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Hope for Menzgold customers

botchway July 8, 2019

 

The news  that Nana Appiah Mensah, popularly known as NAM 1, Chief Executive Officer  (CEO) of Menzgold Ghana Limited, has won a case in Dubai which would definitely inure to the refund of customers’ investments, must gladden the hearts of not only the customers, but also, all Ghanaians.

The amount involved, which will be paid to NAM1, is US$39 million.

The Chronicle congratulates Nana Appiah Mensah for his temerity and perseverance in seeking justice abroad.

The paper also commends the Judicial Service of Dubai, where the Appeals Court handled the case of fraud brought against NAM 1, on the unbiased manner in which the courts handled the whole case.

This is what all peace-loving countries must pursue, when it  comes to dealing with cases  involving foreigners, for before God we are all brothers and sisters pursuing the path of peaceful co-existence.

The ball is now in the court of the Menzgold Chief Executive. When the US$39 million is paid to him, payment of his customers’ investments who have suffered so much emotional stress and trauma must be a priority.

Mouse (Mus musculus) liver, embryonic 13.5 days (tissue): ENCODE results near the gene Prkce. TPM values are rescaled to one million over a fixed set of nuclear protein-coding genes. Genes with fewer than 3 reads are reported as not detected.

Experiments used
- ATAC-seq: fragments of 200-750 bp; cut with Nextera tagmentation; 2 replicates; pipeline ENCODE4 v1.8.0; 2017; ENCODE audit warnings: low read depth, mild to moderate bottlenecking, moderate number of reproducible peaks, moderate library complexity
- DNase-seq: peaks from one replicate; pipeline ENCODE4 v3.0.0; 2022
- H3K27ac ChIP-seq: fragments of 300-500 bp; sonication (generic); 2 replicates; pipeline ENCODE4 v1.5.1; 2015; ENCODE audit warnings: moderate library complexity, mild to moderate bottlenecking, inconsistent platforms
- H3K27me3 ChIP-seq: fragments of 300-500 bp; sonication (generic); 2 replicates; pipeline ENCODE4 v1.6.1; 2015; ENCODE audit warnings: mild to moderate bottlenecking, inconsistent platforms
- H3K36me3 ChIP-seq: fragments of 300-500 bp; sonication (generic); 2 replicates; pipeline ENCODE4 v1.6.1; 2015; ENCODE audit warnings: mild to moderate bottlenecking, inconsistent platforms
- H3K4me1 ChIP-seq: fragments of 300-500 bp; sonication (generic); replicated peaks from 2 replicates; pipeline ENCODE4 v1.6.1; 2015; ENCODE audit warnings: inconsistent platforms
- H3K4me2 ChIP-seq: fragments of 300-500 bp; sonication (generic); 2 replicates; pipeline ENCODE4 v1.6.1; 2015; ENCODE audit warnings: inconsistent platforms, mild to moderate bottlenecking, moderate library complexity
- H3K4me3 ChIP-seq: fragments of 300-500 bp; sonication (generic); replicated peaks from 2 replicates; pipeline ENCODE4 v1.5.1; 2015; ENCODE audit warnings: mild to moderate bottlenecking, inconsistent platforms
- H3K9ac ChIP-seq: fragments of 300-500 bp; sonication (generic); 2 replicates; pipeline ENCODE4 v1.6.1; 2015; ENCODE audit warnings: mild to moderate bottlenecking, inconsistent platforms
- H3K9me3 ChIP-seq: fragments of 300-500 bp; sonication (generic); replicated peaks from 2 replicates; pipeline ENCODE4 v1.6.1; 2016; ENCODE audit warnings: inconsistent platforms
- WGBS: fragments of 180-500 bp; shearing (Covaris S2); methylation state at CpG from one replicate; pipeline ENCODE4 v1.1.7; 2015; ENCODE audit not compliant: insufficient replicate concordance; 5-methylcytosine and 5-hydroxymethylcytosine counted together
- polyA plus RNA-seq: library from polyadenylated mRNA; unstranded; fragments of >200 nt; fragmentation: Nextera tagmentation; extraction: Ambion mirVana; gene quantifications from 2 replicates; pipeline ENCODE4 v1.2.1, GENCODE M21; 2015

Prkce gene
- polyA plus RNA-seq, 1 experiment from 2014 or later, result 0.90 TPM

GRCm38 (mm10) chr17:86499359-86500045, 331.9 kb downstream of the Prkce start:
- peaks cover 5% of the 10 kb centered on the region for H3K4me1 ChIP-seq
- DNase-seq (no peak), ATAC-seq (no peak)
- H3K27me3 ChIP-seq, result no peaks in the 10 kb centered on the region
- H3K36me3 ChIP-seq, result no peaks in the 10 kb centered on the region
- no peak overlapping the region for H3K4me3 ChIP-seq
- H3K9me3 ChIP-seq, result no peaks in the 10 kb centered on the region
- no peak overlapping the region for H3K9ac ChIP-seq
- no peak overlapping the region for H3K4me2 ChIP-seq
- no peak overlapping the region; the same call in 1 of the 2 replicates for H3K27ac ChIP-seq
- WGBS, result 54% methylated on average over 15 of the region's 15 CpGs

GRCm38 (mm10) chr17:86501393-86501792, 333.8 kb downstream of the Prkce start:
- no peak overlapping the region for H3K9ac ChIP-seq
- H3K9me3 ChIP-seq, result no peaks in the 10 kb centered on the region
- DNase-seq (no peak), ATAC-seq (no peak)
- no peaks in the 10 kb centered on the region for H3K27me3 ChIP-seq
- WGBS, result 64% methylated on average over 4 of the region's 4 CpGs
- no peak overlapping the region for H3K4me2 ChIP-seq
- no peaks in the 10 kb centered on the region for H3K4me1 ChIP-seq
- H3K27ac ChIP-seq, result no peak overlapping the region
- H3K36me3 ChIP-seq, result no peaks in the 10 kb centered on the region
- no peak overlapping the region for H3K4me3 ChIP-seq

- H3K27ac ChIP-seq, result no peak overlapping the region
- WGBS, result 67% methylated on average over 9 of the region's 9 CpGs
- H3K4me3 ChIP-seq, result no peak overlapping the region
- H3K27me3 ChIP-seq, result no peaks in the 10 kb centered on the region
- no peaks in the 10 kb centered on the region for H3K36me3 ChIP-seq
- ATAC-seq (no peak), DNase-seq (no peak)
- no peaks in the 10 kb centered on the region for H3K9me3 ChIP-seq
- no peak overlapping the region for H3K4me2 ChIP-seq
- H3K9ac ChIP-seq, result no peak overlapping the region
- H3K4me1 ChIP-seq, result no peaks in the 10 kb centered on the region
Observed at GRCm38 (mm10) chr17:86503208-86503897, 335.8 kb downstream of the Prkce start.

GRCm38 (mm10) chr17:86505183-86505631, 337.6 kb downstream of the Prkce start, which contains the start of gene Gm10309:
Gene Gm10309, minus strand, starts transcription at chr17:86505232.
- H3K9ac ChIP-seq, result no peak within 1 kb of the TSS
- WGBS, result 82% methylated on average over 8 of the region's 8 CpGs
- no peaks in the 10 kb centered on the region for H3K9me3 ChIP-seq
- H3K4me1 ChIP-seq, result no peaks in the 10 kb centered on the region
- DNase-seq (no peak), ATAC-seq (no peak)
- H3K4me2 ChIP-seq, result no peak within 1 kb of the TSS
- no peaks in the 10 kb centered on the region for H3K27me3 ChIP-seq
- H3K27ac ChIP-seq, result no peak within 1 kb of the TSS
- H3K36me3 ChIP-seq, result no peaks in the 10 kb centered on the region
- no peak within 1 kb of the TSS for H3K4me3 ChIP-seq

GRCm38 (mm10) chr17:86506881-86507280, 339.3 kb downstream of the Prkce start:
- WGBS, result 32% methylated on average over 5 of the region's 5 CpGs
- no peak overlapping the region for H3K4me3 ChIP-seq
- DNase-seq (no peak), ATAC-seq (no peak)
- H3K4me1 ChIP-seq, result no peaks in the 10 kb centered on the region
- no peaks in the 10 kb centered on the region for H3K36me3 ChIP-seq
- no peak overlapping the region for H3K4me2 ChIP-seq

When they are paid as soon as possible, it will help them start a new life with their investments, and also used to pay possible loans they have contracted to keep body and soul together during the period they waited rather impatiently for the payment of their investments.

The Chronicle sympathises with the unfortunate customers. What the paper feels sorry about, however, were the threatening placards they carried during their numerous demonstrations.

Some of their placards threatened the government of President Akufo-Addo that they would “show” him during the 2020 presidential and parliamentary elections. What this means is that they will vote against the New Patriotic Party (NPP) for what crime, the paper is yet to know.

They willingly went to Gold Collectibles without even the knowledge of the government. If they wanted the government to intervene in its own way, it should be done with civility and not a threat of vote loss.

Even though the government is magnanimous, it is also strict on how it goes about situations, because it is a government for all Ghanaians, who are expected to comport themselves, and not for a few people who have been unfortunate in their investment bids.

In conclusion, The Chronicle reiterates its stand of sympathising with our brothers and sisters, and urges Nana Appiah Mensah, aka NAM 1, to settle his indebtedness to them as soon as he collects the US$39 million, which it is hoped can cover all the investments of his tear-filled customers.

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